Elon Musk Debuts Boring Company Tunnel, Complete with Car
What started out as a Twitter joke evolved into something much bigger. That "joke" about terrible Los Angeles traffic took on new life at a major event for Elon Musks's Boring Company.
After taking $10 million to complete the project, the Boring Company's first major tunnel project is complete. Musk placed the 1.14-mile-long tunnel under a street in Hawthorne, California. One end was placed in a SpaceX parking lot, and the other end wound up in a neighborhood a mile away in the Hawthorne area.
"I thought it was epic," said Musk as he described being taken through the demonstration tunnel for the first time. "For me it was an epiphany, like 'this thing damn well worked.'"
The Boring Company gave other reporters demo rides in the tunnel using a modified Tesla Model X. The vehicles traveled between 40 to 50 miles per hour. That speed, however, pales in comparison to how far the cars will actually travel, according to Musk.
Capable of traveling safely at over 150mph. At that speed, it will feel like teleporting within a city.— Elon Musk (@elonmusk) December 19, 2018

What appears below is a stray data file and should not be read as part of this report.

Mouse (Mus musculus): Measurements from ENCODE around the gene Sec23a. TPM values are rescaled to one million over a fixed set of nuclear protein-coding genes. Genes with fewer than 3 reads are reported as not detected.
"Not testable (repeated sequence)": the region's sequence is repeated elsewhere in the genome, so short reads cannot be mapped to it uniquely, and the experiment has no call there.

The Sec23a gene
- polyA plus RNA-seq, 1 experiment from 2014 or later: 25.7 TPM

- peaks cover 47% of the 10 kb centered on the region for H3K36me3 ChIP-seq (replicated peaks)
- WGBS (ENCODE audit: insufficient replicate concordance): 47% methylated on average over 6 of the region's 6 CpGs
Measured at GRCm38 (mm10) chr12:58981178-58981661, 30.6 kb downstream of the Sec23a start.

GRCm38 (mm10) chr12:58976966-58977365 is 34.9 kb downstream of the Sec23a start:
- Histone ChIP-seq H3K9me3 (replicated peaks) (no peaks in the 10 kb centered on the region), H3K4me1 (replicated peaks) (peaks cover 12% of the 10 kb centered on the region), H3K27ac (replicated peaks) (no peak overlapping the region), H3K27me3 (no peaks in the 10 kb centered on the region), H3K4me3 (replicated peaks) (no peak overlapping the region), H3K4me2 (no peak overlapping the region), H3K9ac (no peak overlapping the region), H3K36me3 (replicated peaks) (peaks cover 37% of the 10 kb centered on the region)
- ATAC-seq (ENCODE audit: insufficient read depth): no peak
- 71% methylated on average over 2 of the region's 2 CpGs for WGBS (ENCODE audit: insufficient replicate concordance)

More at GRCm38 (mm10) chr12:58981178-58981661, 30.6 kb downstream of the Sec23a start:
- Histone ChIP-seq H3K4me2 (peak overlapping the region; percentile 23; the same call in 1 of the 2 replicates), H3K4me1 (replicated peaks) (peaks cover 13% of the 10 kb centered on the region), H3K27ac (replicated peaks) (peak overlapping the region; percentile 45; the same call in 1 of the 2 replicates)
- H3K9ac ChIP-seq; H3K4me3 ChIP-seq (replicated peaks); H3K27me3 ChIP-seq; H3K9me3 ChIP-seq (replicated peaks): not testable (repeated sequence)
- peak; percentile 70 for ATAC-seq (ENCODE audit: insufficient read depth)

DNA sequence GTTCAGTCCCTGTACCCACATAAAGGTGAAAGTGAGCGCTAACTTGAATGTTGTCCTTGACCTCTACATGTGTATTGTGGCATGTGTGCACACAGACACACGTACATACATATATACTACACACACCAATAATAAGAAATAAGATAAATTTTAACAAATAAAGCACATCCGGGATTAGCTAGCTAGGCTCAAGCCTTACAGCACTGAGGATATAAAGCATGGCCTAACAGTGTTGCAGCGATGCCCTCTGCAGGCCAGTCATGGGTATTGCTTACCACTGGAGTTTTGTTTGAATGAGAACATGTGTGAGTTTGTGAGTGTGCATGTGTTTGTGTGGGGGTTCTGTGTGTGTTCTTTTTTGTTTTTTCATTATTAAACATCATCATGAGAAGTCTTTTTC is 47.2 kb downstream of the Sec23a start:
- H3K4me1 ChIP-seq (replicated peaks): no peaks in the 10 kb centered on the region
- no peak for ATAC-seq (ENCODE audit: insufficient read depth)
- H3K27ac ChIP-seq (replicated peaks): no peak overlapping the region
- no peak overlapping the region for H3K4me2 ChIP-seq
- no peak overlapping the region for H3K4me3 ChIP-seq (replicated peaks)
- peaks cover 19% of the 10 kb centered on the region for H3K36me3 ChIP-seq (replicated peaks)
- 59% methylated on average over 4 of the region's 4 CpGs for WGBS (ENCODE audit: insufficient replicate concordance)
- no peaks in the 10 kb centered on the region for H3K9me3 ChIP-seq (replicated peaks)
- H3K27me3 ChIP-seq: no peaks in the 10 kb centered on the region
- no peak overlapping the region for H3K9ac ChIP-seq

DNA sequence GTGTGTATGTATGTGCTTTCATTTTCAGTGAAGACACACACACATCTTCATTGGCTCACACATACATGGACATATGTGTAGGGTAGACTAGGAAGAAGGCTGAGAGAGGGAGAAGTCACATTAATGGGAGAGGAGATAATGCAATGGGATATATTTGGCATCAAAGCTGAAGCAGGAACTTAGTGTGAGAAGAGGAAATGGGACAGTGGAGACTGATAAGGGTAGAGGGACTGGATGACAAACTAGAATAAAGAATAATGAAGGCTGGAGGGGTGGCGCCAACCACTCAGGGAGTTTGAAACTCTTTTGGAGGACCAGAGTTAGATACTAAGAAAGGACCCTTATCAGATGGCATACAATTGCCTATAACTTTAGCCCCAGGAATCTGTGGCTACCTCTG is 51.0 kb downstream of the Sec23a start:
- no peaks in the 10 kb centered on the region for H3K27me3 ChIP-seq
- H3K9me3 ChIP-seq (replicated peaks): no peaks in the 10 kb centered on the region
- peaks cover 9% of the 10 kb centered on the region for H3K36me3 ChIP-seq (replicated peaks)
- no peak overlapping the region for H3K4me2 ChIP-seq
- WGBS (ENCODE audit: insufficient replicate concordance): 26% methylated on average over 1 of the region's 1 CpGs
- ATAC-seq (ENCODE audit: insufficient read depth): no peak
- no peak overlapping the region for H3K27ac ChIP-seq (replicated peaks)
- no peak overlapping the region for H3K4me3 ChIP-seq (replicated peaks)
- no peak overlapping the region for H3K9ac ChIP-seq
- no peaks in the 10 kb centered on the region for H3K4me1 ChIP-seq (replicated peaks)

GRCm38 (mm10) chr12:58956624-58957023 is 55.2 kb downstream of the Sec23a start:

Musk had been tweeting about the mystery release several weeks before the actual announcement was made:
Boring Company product launch on Dec 18. More than a tunnel opening. Will include modded but fully road legal autonomous transport cars & ground to tunnel car elevators.— Elon Musk (@elonmusk) December 7, 2018
Those who couldn't make it to California for the event tuned into the webcast that aired at 8 pm PST.
The demo ride included taking the "same" car from the road, down the Boring Tunnel's signature elevator, through the tunnel on the guide wheels, up the elevator, and back above ground to drive on normal roads again.
Musk admitted to the LA Times that there are still kinks in the system to work out. The car wasn't ready to travel its full speed. Musk told the newspaper that his ride -- while thrilling -- was bumpy and that the Boring Company "kind of ran out of time."
“The bumpiness will not be there down the road,” he told the Times. “It will be as smooth as glass. This is just a prototype. That’s why it's just a little rough around the edges.”
And Musk is right; this was just the debut of the prototype. However, Musk and the Boring Company are still negotiating contracts for similar systems in other cities. No word yet as to when the Boring tunnels will officially be ready for public use.
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